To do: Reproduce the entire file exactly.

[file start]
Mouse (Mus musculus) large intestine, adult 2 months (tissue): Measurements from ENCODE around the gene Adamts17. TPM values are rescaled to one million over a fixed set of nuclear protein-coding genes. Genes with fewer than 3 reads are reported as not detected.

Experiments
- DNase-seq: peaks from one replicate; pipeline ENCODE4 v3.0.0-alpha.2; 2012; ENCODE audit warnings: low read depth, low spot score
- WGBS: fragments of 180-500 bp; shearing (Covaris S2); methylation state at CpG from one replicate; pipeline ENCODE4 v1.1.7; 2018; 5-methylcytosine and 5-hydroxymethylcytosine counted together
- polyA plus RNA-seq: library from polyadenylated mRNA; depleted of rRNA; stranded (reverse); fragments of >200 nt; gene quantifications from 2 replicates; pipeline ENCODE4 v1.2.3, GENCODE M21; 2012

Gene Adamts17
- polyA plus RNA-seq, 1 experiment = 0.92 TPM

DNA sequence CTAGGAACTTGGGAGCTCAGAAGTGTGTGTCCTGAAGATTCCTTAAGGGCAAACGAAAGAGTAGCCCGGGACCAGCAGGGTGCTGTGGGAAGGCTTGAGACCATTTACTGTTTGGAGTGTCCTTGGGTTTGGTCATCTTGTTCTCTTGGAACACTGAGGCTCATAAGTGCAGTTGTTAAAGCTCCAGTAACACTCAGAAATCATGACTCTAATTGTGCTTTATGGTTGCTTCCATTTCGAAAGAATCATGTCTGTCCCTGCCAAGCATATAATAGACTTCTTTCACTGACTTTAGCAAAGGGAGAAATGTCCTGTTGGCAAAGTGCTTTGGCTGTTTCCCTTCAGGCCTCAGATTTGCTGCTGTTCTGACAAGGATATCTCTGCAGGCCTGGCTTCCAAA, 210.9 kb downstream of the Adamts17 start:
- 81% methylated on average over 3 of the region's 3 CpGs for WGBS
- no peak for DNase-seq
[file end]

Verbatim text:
Mouse (Mus musculus) large intestine, adult 2 months (tissue): Measurements from ENCODE around the gene Adamts17. TPM values are rescaled to one million over a fixed set of nuclear protein-coding genes. Genes with fewer than 3 reads are reported as not detected.

Experiments
- DNase-seq: peaks from one replicate; pipeline ENCODE4 v3.0.0-alpha.2; 2012; ENCODE audit warnings: low read depth, low spot score
- WGBS: fragments of 180-500 bp; shearing (Covaris S2); methylation state at CpG from one replicate; pipeline ENCODE4 v1.1.7; 2018; 5-methylcytosine and 5-hydroxymethylcytosine counted together
- polyA plus RNA-seq: library from polyadenylated mRNA; depleted of rRNA; stranded (reverse); fragments of >200 nt; gene quantifications from 2 replicates; pipeline ENCODE4 v1.2.3, GENCODE M21; 2012

Gene Adamts17
- polyA plus RNA-seq, 1 experiment = 0.92 TPM

DNA sequence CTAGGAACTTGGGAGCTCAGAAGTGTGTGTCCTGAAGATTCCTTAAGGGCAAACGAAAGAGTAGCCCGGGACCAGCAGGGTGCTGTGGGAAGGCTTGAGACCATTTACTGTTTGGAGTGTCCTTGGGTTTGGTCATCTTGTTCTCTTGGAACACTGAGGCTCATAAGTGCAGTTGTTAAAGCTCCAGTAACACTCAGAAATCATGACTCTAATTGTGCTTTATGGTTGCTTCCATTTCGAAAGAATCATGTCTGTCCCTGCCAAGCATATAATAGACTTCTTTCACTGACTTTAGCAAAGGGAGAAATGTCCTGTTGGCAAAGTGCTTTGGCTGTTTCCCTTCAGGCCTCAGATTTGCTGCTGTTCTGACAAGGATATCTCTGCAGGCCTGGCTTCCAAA, 210.9 kb downstream of the Adamts17 start:
- 81% methylated on average over 3 of the region's 3 CpGs for WGBS
- no peak for DNase-seq